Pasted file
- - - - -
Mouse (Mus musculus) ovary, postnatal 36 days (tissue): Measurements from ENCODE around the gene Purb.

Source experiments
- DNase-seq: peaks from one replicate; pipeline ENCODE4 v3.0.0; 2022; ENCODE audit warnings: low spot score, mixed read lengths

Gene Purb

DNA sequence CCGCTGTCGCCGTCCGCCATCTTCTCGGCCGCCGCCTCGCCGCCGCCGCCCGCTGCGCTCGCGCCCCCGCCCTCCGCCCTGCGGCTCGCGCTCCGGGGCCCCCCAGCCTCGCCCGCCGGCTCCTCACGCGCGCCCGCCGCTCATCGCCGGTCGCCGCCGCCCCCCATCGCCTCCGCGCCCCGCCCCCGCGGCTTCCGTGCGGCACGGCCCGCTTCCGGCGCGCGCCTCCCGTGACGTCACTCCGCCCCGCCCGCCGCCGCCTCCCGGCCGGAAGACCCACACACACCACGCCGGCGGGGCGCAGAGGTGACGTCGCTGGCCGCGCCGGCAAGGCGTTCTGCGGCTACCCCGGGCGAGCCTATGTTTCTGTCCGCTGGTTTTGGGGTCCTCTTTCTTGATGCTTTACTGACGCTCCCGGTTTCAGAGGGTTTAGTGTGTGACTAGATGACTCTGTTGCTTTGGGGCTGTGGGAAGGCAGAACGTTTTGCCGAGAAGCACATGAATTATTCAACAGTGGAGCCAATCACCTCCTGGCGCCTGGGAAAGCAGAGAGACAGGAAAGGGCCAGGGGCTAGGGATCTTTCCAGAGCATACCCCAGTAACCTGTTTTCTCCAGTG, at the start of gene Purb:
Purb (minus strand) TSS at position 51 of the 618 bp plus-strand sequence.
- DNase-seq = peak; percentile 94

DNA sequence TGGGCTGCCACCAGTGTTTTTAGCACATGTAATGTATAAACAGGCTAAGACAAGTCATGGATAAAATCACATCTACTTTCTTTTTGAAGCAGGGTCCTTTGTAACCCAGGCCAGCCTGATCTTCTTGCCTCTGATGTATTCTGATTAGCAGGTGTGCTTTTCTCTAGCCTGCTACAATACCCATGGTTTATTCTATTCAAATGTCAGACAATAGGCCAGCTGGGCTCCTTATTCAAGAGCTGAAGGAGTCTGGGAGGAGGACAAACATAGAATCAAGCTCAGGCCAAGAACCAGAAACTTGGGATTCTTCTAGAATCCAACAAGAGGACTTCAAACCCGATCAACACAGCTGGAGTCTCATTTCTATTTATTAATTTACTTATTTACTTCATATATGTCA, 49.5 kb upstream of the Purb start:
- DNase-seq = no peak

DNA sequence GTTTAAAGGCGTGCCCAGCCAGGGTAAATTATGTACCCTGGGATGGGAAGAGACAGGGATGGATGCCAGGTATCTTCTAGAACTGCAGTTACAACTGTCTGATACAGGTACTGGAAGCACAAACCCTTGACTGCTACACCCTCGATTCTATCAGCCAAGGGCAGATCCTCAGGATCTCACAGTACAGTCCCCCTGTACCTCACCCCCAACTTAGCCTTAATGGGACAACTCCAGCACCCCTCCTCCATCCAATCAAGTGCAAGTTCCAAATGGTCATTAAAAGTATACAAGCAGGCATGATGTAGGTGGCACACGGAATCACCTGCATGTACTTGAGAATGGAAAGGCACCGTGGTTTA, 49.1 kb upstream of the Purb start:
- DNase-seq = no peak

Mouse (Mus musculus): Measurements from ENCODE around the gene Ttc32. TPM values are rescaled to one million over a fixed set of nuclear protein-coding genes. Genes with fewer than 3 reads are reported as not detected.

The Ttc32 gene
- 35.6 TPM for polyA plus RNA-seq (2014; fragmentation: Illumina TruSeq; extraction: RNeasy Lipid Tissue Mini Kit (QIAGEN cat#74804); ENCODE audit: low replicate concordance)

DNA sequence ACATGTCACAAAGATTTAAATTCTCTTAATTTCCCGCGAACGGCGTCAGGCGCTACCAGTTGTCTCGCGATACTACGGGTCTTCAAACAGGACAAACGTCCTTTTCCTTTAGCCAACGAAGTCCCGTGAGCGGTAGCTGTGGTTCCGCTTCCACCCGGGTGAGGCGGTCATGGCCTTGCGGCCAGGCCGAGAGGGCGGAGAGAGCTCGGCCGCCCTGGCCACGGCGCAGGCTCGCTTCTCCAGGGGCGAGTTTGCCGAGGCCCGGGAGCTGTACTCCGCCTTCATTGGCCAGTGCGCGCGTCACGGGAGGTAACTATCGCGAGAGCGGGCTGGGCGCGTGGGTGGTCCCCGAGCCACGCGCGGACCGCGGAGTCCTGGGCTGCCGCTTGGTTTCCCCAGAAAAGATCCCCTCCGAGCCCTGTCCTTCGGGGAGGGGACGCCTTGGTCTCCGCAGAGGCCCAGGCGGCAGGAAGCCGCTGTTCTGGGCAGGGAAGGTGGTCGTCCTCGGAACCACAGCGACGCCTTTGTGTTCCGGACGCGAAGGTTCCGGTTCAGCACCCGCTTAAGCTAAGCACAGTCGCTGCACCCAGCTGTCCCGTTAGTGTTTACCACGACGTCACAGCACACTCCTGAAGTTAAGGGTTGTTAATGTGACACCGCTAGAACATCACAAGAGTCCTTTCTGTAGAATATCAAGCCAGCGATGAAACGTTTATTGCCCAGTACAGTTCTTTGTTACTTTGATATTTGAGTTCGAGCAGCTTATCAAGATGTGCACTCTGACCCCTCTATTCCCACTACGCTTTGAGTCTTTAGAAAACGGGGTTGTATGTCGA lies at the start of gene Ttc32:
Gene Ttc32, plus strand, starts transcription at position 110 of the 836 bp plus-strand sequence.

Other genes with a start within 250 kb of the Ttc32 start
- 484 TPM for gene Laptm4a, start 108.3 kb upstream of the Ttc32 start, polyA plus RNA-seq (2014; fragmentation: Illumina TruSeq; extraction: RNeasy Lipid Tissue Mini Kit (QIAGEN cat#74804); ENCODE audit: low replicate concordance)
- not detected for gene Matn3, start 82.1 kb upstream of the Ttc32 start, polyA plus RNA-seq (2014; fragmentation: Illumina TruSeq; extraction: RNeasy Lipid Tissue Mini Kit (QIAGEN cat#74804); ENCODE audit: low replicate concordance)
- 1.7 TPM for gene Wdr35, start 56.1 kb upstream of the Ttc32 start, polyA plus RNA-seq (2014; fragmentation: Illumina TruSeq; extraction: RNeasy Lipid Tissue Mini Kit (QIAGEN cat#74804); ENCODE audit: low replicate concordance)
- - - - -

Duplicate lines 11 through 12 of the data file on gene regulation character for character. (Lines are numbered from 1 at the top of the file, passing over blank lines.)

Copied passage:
- DNase-seq = no peak

Mouse (Mus musculus): Measurements from ENCODE around the gene Ttc32. TPM values are rescaled to one million over a fixed set of nuclear protein-coding genes. Genes with fewer than 3 reads are reported as not detected.